Why? I can only imagine that it was too awesome for human consumption. That playing just this demo build filled the average person’s soul with so much joy, the human heart exploded instantly from rainbow and chocolate unicorn overload.
Pictured Above: Why must you turn this into a house of lies?
The Gods of Gaming saw fit to give us a glimpse of the best Flash game ever. Just a glimpse though. Perhaps just to torture us. It is simply… The Flash Game That Never Was.
You must understand, one of my favorite games of all time is Spider-Man 2 on PS2, purely for the free-roaming aspects. It received a huge positive reaction back in the day because nobody had seen anything like it before. Swinging as Spider-Man in a fully realized virtual New York, not bound to any one objective or invisible wall? Yes. Yes, forever and amen. Webslinging, wallcrawling, building momentum, doing tricks, throwing generic thugs off the Empire State building, chasing down stolen cars, retrieving stolen purses: I did it all for hours and hours, neglecting the main storyline, because just being Spider-Man in a giant playground was so fun in and of itself. Doc Ock could keep Mary Jane for all I cared. It was so immersive I returned to the game on a daily basis, just because I had to get my “daily patrol” in.
Combining free roam crime busting with the Flash, a character 3×2(9yz)4a times cooler than Spider-Man? Well, I wouldn’t have any use for real life at all after that. I would live in the game, only leaving for sustenance to keep functional my fragile human form.
Pictured above: Sustenance. Noun. Food regarded as a source of strength; nourishment.
Cogito ergo sum. I play the Flash game 24/7, therefore I am the Flash.
Just look at all the cool stuff the Flash can do in that short video! Outrace cars! Search for tokens! Run up buildings! Take out multiple enemies! Do tricks, like jumps and grinds from a Tony Hawk game! It could’ve been the best game ever, combining exploration, brawling, extreme sports, roleplaying, and storytelling all in one.
The formula is simple. You take everybody’s favorite parts from the Elder Scrolls, GTA, Far Cry, and the Batman Arkham series, and multiply them by 1000. Let the Flash fight gorillas on the Northeast, then zip over to the Southwest to put out a fire, then stop Captain Cold from robbing a bank on the Northwest, all the while collecting Flash tokens to unlock alternate costumes and experience to upgrade your Flash. Add in chasing Zoom around the entire city at full-speed as a boss battle. As side distractions, maybe the Flash participates in eating contests, speed rebuilds all the dwellings the Rogues destroy in real time, and finds people’s lost pets. It could’ve brought the mundane together with the epic in a perfect union. Maybe Batman and Superman pop in, because they have a mission only the Flash can solve. In fact, maybe the whole game is a satire of how much Superman 64 sucked! Maybe you unlock Bart Allen, Max Mercury, or Jesse Quick at some point! Maybe you even unlock the Reverse Flash and start committing crime at light speed, like playing as Venom in Ultimate Spider-Man! It could’ve been pure escapism.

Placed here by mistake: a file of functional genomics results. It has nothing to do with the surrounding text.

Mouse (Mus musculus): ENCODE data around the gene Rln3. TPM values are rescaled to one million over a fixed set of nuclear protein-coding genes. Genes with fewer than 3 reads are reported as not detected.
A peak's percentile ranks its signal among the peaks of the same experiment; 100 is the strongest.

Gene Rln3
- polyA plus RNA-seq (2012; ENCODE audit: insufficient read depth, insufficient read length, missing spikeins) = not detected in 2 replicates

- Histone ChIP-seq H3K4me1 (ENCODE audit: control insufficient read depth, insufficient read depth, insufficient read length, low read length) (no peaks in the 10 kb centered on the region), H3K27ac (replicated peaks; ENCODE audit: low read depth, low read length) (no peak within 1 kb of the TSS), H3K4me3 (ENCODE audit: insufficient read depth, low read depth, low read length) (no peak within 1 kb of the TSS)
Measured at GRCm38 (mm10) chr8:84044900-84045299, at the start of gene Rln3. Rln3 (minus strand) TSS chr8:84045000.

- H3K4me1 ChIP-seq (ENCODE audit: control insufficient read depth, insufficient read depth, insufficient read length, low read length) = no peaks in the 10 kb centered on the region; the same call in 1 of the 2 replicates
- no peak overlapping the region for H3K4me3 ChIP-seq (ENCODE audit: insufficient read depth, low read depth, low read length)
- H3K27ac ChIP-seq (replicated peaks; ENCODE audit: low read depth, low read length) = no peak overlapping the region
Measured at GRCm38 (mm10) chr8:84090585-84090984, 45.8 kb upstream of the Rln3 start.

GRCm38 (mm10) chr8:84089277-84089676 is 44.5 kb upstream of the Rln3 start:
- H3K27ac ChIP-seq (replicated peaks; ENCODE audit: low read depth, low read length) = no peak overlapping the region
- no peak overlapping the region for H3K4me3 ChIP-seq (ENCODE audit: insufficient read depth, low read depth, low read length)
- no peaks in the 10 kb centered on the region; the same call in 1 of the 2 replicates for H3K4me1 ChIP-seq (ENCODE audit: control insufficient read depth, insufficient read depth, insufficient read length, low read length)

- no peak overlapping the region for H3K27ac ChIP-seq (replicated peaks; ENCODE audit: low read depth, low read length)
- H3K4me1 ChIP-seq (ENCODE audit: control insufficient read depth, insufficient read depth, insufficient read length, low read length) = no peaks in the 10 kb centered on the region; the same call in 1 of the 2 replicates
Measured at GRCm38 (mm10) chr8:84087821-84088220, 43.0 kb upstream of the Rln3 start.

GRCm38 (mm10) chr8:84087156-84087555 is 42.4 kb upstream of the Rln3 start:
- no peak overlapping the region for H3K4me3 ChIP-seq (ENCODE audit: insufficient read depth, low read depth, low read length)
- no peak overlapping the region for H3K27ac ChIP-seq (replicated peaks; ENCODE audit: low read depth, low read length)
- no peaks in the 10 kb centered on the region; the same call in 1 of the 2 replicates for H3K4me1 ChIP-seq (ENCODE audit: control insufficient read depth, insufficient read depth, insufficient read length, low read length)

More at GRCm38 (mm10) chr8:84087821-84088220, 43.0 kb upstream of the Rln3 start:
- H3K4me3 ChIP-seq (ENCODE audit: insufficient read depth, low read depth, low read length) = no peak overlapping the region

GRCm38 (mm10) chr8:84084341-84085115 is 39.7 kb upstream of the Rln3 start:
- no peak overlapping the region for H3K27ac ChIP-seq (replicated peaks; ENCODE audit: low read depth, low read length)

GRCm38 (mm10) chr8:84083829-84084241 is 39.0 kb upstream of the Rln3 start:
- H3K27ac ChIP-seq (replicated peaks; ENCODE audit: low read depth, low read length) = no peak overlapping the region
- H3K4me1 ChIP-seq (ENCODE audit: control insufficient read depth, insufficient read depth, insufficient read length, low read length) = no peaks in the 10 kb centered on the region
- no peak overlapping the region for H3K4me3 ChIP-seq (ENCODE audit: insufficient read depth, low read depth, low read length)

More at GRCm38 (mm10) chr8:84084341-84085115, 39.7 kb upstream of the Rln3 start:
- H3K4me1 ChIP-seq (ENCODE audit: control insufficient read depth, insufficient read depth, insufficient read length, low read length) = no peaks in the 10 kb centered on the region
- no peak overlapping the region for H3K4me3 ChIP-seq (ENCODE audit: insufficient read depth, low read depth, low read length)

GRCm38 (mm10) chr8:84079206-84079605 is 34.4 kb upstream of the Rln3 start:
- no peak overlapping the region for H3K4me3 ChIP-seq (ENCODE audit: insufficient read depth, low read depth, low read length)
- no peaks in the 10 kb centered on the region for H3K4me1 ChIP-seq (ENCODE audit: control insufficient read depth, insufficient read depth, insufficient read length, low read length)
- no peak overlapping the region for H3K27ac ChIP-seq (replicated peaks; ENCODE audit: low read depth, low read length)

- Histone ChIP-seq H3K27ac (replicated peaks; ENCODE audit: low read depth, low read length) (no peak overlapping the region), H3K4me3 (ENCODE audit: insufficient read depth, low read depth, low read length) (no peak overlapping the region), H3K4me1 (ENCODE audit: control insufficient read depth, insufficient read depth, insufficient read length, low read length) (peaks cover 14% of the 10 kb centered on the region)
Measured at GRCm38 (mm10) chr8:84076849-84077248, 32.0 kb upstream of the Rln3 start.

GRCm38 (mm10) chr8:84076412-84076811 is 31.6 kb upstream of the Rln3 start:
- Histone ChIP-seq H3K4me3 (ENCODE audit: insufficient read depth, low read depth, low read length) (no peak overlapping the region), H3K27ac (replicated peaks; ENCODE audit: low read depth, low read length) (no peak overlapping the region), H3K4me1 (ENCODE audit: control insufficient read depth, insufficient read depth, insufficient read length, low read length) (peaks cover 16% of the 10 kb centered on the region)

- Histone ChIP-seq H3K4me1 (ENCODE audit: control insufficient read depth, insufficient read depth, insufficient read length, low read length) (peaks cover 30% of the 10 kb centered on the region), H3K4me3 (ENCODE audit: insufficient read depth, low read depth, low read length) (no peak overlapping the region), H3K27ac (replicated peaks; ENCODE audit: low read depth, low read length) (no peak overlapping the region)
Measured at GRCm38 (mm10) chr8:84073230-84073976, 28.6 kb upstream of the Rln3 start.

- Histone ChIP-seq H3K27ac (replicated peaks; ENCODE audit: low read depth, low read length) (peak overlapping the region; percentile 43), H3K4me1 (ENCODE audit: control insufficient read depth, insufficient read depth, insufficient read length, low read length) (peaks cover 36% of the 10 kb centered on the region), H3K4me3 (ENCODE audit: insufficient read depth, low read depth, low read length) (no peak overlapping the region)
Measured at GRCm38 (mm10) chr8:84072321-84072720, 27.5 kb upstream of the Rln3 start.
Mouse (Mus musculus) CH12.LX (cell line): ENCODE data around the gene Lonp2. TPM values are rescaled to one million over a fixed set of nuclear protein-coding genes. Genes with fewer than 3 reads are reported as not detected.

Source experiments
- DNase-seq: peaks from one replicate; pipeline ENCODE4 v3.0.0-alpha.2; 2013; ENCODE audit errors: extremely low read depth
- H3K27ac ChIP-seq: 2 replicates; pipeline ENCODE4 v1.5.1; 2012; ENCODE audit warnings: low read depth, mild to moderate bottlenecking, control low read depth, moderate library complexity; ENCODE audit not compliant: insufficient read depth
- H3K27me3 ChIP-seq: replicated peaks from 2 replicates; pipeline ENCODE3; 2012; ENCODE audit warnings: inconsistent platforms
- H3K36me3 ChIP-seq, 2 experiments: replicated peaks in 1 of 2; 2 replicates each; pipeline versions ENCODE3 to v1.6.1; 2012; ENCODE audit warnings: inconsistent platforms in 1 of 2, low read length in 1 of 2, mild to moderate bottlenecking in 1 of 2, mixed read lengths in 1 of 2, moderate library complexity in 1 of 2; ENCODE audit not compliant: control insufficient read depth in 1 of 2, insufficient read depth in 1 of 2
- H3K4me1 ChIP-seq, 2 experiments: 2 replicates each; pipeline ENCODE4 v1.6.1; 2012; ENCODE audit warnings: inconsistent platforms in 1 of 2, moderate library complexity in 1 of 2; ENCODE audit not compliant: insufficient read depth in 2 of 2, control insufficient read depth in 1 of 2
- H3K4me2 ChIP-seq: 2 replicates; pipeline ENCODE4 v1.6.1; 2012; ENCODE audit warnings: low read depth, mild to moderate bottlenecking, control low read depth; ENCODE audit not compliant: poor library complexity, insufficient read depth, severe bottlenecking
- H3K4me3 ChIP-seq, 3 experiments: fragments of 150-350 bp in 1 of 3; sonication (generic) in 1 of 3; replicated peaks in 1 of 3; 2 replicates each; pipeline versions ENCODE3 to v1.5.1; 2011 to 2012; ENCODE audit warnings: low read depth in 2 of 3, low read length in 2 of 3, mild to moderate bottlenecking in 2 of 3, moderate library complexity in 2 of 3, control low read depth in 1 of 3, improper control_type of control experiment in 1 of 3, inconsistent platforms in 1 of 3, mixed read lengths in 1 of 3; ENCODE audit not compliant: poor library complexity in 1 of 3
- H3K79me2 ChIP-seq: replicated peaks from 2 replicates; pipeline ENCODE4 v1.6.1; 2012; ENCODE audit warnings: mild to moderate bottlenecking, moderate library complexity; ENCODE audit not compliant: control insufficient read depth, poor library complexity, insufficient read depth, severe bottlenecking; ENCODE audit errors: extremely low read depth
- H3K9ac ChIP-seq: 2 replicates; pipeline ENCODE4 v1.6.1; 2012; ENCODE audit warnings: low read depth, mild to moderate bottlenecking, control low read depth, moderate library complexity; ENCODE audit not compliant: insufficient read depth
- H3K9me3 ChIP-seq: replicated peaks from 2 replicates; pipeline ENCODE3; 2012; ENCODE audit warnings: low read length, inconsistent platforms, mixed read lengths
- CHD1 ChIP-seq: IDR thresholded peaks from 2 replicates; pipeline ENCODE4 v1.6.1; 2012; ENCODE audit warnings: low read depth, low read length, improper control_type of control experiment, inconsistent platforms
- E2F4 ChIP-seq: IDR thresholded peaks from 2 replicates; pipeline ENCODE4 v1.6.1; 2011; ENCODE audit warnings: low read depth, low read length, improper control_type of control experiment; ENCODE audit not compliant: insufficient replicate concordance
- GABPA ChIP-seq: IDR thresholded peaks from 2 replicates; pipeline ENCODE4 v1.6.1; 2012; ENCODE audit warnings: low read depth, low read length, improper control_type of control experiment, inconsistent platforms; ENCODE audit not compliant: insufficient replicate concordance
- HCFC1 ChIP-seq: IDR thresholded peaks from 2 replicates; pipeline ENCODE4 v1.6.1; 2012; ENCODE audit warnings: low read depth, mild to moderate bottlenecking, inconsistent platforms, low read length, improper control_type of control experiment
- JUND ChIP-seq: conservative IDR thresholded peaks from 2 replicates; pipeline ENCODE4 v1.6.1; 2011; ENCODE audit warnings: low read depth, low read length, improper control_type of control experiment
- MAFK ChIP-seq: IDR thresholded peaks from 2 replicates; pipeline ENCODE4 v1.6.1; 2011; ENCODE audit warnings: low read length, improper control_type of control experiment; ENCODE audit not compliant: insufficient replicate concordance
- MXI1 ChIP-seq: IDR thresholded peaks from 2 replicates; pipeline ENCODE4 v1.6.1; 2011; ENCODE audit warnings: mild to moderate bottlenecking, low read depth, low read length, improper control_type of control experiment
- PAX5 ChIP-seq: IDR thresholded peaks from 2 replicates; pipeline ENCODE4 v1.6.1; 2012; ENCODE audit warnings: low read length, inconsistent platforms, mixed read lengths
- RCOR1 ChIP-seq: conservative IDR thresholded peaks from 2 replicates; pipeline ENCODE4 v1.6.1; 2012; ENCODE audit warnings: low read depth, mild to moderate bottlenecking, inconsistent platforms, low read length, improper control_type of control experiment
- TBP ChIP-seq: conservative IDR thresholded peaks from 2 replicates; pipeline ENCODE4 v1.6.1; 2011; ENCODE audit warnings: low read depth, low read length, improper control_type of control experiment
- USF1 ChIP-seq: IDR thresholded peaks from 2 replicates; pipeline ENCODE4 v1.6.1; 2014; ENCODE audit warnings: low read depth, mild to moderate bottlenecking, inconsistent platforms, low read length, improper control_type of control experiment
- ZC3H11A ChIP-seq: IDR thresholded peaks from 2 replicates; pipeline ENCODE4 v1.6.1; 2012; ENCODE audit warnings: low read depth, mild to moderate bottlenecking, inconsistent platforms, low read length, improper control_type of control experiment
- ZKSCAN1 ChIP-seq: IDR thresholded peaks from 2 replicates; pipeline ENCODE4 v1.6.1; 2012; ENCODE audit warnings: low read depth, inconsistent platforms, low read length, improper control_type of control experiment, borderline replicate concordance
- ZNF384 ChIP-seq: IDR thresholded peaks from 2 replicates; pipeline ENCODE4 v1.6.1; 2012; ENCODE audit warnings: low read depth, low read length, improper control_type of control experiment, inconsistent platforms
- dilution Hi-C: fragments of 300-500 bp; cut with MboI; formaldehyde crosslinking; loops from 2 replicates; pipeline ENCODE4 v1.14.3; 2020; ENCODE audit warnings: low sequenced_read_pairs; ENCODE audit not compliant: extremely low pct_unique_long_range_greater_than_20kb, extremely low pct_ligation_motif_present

Think of the story it could tell. Maybe you start out as a fully-powered Barry Allen, with all upgrades unlocked. You are nigh invulnerable, phase through solid objects, and even shift forward and backward in time like Prince of Persia, just so you have a taste of what’s to come. Think fully powered Kratos in the beginning of God of War 2, and then Zeus takes all your stuff! In the tutorial stage, you sacrifice yourself and destroy the Anti-Monitor’s anti-matter cannon, just to set the tone that this game is totally super-science, Grant Morrison-level bananas, but sincere at the same time.
With Barry Allen dead, we shift perspective to Kid Flash. You now play as Wally West, less powerful with no upgrades. You take your mentor’s costume and start with your “training wheels” on, learning the basics of the game from the ground up with less mastery over your super speed. Your goal is to earn the mantle of the Flash, both through great deeds and just grinding experience. Along the way, you find comic books that unlock classic missions, so you can relive the greatest adventures of your mentor or Jay Garrick, like the history missions from X-Men Legends. The over-arching theme is upholding a legacy, contrasted with TV Wally’s personality of selling out and promoting merchandise, clowning around, juggling a love life, etc. Maybe the game branches out at some point, when you decide whether or not you will reveal your secret identity to the world. Perhaps you learn Wally is playing the fool to hide a warrior’s pain.
These were the promises of a three-dimensional, next-gen Flash game, contained in that one minute bootleg never meant to see the light of day. A fully immersive and explorable city. Combat at super speed. A storyline powered by 70+ years of comic book history. Villains of different varieties, requiring different skills to defeat. And just when you’ve got the Rogues beaten, they join forces and attempt to destroy your city with their combined might!
Alas. Cancelled. Why? Financial crisis? Fear the game was too different from what sells?
We will never know. I maintain it would’ve been the best game ever.
Best. Game. EVER.
Flash in Gaming Part 5: The Flash Game That Never Was is a post from Speed Force. .
I curse your name for simultaneously making me aware that this game could have existed, and letting me know I will never play it.